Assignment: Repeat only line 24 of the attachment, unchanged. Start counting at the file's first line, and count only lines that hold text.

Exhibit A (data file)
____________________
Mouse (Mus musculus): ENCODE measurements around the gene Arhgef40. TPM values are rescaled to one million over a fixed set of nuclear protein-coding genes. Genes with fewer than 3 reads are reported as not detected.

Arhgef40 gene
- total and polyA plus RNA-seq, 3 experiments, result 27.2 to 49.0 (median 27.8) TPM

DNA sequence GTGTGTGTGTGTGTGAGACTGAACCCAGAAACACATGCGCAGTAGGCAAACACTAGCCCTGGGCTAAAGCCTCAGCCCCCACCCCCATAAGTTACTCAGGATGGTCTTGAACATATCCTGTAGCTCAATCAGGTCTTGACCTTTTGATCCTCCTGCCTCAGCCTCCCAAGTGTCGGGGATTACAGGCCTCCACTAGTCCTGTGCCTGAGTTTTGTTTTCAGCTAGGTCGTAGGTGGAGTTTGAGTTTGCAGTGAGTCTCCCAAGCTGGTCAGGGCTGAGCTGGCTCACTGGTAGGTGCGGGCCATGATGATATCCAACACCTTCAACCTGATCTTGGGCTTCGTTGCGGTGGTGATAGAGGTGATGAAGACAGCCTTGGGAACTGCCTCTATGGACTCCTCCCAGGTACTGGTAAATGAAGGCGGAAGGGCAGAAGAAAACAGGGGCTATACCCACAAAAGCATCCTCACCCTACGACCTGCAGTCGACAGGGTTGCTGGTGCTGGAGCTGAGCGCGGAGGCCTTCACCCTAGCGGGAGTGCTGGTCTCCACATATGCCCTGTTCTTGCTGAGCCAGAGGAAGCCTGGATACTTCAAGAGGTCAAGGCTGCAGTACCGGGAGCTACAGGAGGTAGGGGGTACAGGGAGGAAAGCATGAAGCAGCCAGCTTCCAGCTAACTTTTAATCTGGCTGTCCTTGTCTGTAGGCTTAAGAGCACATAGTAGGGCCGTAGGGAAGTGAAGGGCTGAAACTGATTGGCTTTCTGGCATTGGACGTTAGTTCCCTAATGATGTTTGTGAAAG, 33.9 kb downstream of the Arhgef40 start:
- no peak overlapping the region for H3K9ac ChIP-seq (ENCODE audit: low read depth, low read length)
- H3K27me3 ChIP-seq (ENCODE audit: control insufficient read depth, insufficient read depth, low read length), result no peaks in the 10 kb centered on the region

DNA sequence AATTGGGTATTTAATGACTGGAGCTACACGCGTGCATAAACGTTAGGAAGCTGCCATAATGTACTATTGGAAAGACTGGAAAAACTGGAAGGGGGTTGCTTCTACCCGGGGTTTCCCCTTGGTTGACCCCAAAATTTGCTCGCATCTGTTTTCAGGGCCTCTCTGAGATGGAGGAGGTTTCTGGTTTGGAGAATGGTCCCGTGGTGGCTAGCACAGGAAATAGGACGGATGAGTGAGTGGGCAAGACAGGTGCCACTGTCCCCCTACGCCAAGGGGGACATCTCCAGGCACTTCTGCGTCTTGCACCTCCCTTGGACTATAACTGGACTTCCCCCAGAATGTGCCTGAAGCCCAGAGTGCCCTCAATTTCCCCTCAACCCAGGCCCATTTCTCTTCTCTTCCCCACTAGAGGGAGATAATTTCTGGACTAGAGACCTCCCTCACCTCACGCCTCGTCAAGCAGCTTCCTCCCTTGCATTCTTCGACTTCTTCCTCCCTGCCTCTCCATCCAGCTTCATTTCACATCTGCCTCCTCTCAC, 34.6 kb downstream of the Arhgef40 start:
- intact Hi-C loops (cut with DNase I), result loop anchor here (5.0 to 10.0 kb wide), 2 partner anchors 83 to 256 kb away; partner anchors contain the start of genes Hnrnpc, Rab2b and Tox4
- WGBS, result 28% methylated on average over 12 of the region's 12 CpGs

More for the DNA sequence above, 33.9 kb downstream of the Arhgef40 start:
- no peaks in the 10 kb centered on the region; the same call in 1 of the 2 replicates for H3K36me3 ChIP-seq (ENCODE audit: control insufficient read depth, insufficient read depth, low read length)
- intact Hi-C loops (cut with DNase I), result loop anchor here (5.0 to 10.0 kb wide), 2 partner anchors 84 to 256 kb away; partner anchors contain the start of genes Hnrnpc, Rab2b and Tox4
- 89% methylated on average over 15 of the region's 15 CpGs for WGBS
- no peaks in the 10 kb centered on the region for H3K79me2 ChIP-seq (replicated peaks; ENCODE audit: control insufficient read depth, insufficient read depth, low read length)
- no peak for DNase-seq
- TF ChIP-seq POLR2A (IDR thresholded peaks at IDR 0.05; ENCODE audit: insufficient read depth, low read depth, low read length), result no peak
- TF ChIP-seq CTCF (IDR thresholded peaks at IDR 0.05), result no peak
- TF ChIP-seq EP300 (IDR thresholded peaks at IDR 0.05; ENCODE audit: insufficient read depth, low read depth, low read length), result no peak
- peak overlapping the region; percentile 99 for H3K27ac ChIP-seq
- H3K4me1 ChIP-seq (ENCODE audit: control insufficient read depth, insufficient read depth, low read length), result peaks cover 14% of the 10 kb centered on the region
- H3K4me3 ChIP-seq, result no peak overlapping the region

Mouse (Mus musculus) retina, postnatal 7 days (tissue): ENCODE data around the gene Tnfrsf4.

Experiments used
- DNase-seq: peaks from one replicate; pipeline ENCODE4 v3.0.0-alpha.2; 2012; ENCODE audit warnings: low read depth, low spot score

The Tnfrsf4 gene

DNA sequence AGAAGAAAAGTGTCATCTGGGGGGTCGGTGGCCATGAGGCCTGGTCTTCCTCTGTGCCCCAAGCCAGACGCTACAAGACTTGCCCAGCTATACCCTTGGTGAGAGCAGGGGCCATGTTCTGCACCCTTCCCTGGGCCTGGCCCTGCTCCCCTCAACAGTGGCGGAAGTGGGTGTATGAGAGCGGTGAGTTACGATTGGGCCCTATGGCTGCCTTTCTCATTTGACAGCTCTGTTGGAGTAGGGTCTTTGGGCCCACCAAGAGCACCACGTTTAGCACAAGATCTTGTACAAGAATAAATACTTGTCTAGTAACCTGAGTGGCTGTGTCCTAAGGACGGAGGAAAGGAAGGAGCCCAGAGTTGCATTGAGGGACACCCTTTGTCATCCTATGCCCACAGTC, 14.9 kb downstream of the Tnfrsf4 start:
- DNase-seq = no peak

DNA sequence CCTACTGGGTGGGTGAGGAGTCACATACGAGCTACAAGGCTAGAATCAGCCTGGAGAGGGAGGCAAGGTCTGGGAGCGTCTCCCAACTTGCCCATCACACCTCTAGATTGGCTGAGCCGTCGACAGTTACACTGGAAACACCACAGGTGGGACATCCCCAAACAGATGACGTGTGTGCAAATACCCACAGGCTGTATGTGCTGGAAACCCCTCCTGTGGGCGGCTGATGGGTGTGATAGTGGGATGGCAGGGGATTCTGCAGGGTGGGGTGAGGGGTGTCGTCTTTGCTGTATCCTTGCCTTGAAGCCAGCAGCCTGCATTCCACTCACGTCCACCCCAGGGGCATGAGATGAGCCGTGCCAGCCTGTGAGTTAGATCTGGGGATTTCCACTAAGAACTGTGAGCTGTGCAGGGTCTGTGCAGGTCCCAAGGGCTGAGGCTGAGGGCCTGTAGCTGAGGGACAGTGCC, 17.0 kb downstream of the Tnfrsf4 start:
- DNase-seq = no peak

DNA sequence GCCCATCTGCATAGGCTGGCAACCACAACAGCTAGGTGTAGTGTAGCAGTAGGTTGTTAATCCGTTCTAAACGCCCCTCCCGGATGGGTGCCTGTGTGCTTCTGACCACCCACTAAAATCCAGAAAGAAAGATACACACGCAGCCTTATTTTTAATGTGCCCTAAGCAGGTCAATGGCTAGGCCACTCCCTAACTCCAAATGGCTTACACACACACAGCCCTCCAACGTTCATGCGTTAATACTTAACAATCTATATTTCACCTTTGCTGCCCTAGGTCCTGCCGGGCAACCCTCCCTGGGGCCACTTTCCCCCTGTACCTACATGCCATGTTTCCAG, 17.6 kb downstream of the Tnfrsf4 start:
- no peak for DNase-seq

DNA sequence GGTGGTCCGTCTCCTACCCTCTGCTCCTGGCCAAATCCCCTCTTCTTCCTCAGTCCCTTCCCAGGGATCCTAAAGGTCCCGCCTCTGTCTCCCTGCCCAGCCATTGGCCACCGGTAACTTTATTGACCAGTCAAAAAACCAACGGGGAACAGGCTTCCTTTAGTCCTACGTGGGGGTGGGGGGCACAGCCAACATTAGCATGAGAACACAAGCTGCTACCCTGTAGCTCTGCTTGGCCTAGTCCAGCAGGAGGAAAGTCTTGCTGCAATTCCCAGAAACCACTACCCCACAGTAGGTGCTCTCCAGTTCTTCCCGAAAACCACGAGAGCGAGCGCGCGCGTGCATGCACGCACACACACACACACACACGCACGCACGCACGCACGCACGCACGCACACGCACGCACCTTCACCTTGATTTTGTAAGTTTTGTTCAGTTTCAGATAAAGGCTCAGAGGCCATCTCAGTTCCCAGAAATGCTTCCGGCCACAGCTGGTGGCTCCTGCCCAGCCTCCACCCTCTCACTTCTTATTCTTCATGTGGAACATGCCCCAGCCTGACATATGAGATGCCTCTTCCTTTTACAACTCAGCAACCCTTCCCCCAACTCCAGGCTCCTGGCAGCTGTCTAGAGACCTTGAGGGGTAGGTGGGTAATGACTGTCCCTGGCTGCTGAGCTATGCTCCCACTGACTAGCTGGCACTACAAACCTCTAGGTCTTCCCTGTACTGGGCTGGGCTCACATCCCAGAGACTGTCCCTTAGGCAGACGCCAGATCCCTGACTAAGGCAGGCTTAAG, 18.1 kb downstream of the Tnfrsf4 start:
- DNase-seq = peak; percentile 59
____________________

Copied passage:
- DNase-seq: peaks from one replicate; pipeline ENCODE4 v3.0.0-alpha.2; 2012; ENCODE audit warnings: low read depth, low spot score